In some cases acknowledgement has already been made in respect of some of the populations discussed in these chapters. New acknowledgements are Mr. Artho Saayman of Platkop, Mr. and Mrs. Wilhelm Zietsman of Kruis Rivier, Mr and Mrs. Coetzee Uys of Morning Star, Messrs Chris and Pieter van Deventer of Kransriviermond, Johan Groenewald of Buffeljags, Clive and Duprecia Stramrood of Kadies Landing, the Uys brothers of Sandfontein and Meerlus, the Steenkamps of Appelbos, Annatjie and Jaap Viljoen of Swellendam, Hector Odendaal of Dankbaar, Ryno Stander of KomseRandte, Tineke Kraaij and Carli Venter of Bontebok National Park, Anne Lise Vlok and Rhet Hisemann of W Cape Nature Conservation Board, Stiaan Conradie of Lower Breede Conservancy. Others such as to Mr. and Mrs. Anna and Arno Steenkamp of Anna’s Farm (Oudekraalkop) for their generosity and hospitality, Mr. and Mrs. Hennie van Deventer of Koppies, Mr. Dirk Papendorp of Voorstekop and Uitvlugt, Mr. Uys Willemse of Goedverwagting, need repeating. We are most grateful to Dr. Paul Taylor for an albeit failed excursion to the west bank of the Duiwenhoks River and similarly to Nico DeJager of Victoriasdale for an interesting but fruitless search of the Wankoe Randte and a little more success on Klipheuwel, Mr. H. Eksteen of Grootkloof and Mr. M. Dippenaar of Diptka for so kindly allowing us access to their properties. There are many other landowners and people we contacted with less significance in respect of places actually visited or in terms of plants found but no less in respect of the universal kindness and helpfulness of landowners.
There are many other peripheral and significant contributions from people (not necessarily agreeing with what I say nor how) such as Prof. Richard Cowling, Dr. Syd Rhamdani, Diederik van den Abbeele and even people who have no connection to Haworthia, but who share the same passion for nature and for plants … Mrs. Hettie Conradie of Worcester who makes us feel as though it is we who own her home and Mrs. Anso LeRoux who may both be housewives, but biologists by nature. Gordon Rowley has demonstrated the value of humour in a field where there seems naught else to do but tear hair out. Etwin Aslander in his quiet and effective way has been a great friend.
Then there is Gerhard Marx, whose dogged refusal to blindly accept anything at face value, has been most helpful in so many respects. Kobus Venter has always been a great friend and mentor in relation to the ways of the world and I am extraordinarily grateful for his unwavering support and kinship. He and Mirna, in graciously allowing us the use of their holiday home at Stilbaai facilitated this work. Steven Hammer has been another remarkable personage in my life and I am most grateful for him being the sensitive, perceptive, empathic and remarkable man he is.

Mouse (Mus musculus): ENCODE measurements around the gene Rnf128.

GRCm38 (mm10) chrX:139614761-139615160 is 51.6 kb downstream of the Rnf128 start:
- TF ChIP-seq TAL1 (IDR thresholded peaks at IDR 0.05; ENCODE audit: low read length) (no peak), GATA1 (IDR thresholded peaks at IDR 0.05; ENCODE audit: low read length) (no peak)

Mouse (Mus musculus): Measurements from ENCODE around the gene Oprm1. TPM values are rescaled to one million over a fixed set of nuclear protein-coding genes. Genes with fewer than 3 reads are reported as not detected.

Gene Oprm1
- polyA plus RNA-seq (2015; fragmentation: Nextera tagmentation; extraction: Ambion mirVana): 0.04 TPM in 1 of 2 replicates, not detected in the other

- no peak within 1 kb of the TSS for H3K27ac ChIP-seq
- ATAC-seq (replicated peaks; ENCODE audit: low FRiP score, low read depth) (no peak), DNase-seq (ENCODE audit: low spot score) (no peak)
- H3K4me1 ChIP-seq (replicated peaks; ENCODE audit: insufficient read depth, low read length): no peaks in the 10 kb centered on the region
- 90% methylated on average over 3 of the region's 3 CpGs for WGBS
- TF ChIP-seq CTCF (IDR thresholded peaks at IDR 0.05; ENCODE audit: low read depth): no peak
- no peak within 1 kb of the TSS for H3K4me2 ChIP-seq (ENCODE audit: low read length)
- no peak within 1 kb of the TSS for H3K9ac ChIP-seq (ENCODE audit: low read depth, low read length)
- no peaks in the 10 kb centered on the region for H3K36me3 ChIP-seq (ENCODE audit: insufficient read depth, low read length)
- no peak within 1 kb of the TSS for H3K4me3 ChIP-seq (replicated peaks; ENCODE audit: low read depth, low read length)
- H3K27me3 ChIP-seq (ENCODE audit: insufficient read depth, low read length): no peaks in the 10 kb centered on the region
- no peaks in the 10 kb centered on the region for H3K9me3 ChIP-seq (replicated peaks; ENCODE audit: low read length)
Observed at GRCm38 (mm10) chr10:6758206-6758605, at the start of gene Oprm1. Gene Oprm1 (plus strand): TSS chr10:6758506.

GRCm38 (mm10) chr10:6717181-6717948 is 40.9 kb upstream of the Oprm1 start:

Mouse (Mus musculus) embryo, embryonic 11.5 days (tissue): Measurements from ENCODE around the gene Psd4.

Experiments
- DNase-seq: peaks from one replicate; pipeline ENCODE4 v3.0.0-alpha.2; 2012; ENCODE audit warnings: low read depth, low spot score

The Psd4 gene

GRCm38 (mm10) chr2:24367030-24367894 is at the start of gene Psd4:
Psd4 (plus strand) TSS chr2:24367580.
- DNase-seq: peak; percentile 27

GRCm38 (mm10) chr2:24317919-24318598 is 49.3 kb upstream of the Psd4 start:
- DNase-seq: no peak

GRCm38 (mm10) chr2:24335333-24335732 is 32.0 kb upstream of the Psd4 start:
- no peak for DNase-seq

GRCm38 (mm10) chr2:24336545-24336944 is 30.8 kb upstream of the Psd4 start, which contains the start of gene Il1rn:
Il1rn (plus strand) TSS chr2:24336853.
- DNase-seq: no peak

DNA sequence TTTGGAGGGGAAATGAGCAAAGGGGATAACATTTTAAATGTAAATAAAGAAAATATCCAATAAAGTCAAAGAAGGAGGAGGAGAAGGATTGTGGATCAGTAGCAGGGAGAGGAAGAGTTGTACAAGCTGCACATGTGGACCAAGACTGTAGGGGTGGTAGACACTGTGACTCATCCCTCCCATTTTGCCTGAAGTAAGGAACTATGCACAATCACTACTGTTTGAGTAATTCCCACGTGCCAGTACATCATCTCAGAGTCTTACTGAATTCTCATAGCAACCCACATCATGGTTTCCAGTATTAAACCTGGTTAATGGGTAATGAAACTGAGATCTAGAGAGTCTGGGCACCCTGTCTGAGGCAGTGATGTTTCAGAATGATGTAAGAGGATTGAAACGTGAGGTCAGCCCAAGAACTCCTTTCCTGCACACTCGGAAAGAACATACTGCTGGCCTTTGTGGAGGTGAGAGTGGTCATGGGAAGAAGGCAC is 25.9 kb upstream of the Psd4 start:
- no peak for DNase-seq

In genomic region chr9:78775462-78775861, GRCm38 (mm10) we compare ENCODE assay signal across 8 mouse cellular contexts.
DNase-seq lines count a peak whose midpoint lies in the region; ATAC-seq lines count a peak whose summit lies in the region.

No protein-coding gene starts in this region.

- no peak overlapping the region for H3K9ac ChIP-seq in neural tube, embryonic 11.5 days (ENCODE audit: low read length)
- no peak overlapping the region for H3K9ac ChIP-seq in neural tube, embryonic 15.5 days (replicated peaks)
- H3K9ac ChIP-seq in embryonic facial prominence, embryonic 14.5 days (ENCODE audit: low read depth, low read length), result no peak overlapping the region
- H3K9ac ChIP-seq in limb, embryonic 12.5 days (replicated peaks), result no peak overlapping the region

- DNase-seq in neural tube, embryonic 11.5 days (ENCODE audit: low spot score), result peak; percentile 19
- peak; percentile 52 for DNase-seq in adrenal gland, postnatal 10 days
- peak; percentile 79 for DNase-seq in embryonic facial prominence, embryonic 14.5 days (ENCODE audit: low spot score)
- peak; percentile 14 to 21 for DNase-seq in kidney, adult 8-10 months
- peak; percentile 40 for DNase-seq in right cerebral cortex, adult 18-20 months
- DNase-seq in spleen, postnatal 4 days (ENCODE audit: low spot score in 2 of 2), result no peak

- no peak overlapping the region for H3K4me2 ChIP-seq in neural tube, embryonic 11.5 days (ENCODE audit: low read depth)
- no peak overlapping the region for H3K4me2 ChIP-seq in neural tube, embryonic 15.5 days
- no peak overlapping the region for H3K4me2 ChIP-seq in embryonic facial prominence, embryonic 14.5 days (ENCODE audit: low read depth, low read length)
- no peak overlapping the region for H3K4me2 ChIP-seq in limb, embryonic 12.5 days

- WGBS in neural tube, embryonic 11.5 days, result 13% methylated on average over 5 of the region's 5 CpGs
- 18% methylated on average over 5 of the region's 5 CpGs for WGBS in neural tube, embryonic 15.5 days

Lastly where I have used the term “we” I have included my wife, Daphne. This is actually with great reluctance because anything to do with taxonomy and nomenclature brings with it a cloud of derogation and negativity – what to say of the negative attitudes that surround the word “collection”. It seems that in past civilizations there was great respect for nature and many of the rites and rituals were an appeasement to nature for the benefits she bestowed in terms of what she provided in the way of food, clothes and shelter – the basic needs of man. Daphne has provided me with the trust and support of a true companion and I regard her very dearly. There is no need for her to remind me, as she seldom does, that few other housewives would traipse so blithely and happily through the wilderness with someone who does not seem to know where he is going or what he is doing next.
I feel a need to explain again that I became a taxonomist by default where there are also systematists and nomenclaturalists and I would not wish to be any of these. We as individuals are all inclined to make bold and general statements based only on what we know and ignore the very much greater body that we do not know at all. I would say that it is depressingly sad that information is processed and distributed as knowledge often from a very limited experience and limited data base. After 45 years of this I actually am painfully aware that there is still a lot that I do not know about. I make no apologies for a revision that is precisely the sort of product that comes from constant testing of a hypothesis. I take it very remiss of a publisher that did not honour the integral part of a contract to further research and validate the work. I am extremely grateful to Harry Mays for publishing a vast series of articles that were originally intended for a home based publication but mindlessly lost in a mire of conflicting interests.